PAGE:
Responding to growing demand for infrastructure investment in Asia, the Asian Development Bank (ADB) has opened a new office that aims to provide governments with independent advice on shaping public-private partnerships.
Infrastructure investment is expected to reach $8 trillion till 2020 in Asia, and using the PPP model is one of the best ways to meet this massive need, “given the significant amount of private capital that is waiting to be deployed to well-structured and bankable deals,” said Ryuichi Kaga, head of the new PPP office.
ADB has provided PPP transaction advice on several infrastructure projects. They include the $1.3 billion Combined Heat and Power Plant 5 in Mongolia, the ongoing Lae Port, the largest port in Papua New Guinea, and the cross-border Turkmenistan-Afghanistan-Pakistan-India gas pipeline, it said in a statement.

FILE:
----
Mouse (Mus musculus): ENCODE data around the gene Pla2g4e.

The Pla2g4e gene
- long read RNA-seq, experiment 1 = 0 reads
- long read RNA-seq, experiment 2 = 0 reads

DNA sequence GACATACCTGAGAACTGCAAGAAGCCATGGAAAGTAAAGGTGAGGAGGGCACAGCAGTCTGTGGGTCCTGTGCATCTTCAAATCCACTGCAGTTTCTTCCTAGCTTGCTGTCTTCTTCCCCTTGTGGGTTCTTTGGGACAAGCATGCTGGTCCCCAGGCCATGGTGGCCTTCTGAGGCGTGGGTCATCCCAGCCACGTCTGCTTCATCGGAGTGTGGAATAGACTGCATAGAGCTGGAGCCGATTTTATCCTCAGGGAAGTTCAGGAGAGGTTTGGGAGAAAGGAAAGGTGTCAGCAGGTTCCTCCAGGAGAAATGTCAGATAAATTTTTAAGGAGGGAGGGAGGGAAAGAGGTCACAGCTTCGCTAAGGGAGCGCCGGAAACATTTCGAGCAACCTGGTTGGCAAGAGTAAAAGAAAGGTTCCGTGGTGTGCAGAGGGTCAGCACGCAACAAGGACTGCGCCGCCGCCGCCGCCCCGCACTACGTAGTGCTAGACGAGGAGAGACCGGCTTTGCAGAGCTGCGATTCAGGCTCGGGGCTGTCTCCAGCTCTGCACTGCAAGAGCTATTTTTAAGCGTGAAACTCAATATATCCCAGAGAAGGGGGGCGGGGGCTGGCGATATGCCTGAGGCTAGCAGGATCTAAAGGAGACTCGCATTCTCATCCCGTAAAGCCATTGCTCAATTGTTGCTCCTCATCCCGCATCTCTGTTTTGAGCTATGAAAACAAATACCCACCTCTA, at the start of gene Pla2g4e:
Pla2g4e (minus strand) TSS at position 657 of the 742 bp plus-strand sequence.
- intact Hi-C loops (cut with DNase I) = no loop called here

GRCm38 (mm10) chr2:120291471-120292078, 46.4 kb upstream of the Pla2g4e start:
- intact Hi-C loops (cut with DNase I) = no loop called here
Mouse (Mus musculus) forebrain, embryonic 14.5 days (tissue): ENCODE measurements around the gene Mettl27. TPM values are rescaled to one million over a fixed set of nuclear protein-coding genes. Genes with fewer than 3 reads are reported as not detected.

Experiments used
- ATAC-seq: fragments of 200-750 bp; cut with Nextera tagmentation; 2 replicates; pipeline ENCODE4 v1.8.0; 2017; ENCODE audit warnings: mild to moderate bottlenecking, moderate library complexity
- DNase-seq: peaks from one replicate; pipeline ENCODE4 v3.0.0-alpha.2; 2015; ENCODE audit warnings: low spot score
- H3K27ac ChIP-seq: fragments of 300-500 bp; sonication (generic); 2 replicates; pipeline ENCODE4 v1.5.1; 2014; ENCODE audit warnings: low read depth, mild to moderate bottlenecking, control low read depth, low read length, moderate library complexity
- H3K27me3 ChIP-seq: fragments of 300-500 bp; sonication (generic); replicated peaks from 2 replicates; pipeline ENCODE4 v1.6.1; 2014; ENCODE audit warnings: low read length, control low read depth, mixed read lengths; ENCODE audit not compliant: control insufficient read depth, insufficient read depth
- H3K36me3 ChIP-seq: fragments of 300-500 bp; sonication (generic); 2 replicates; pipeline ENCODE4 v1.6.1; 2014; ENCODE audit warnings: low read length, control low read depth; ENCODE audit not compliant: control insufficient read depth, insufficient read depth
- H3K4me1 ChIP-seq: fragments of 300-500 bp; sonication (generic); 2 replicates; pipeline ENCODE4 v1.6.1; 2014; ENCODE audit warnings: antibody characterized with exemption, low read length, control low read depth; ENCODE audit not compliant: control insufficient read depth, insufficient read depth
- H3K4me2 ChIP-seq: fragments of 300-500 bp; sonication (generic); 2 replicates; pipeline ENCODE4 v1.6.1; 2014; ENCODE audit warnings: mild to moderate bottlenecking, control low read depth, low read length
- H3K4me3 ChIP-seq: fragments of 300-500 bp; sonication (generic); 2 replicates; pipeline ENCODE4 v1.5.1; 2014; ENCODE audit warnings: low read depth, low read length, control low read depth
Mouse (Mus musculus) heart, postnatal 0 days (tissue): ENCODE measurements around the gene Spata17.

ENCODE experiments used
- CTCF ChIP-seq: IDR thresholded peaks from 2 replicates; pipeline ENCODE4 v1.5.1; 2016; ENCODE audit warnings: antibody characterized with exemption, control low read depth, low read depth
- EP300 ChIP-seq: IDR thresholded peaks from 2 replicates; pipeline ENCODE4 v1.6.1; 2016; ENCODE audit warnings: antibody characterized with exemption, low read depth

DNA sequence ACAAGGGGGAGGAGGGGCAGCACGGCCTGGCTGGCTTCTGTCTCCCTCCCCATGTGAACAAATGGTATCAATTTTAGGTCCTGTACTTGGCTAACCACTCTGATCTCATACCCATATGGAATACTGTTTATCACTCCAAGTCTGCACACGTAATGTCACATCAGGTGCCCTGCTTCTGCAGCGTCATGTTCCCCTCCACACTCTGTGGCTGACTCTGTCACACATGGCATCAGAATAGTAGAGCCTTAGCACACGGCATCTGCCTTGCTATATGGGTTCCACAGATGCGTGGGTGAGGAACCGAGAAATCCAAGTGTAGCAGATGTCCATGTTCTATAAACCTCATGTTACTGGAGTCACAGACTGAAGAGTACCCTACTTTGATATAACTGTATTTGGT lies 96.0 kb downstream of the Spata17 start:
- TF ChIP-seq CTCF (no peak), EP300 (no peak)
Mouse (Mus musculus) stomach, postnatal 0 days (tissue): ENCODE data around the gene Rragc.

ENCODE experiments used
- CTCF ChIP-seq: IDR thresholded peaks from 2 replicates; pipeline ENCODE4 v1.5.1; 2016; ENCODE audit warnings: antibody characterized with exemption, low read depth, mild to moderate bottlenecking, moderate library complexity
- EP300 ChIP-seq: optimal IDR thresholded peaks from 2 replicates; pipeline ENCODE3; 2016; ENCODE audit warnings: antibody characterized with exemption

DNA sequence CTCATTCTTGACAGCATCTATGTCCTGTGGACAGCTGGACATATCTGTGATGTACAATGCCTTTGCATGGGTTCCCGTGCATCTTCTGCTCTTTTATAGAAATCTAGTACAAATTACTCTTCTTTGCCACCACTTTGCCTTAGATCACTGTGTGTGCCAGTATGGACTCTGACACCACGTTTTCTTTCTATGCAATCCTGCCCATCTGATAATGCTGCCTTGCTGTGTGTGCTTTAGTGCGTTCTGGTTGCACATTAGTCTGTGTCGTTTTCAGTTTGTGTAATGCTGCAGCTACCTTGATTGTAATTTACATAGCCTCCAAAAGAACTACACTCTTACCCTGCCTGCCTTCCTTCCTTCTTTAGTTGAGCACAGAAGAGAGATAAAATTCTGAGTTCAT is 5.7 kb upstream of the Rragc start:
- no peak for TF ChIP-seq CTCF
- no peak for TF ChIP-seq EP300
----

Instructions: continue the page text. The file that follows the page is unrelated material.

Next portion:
ADB’s PPP transaction advisory service will help to ensure that ADB's client countries are able to bring to market bankable transactions. The new office will provide advice on project marketing, deal structuring, bid packaging and strategy so that governments are able to complete their transactions and achieve financial close.
The advice will not be tied to any ADB lending and would be provided on a fee basis.
The services will be distinct from the new office’s work in PPP advocacy, support for development of policy, legal, and regulatory frameworks to promote PPPs, and coordination of financing, it said.
ADB identified, in its Strategy 2020, the private sector as crucial to meeting Asia’s development needs. Apart from providing much-needed investment, the private sector can also help inject greater efficiency and innovation into infrastructure projects in the region. ADB has committed to having private sector operations and development account for 50 percent of its activities by the end of this decade.
ADB has longstanding relationships with developing member governments, development partners, banks, and companies operating in Asia. It also has extensive experience in assessing and financing large and small infrastructure and social projects in the region, involving both the public and private sectors.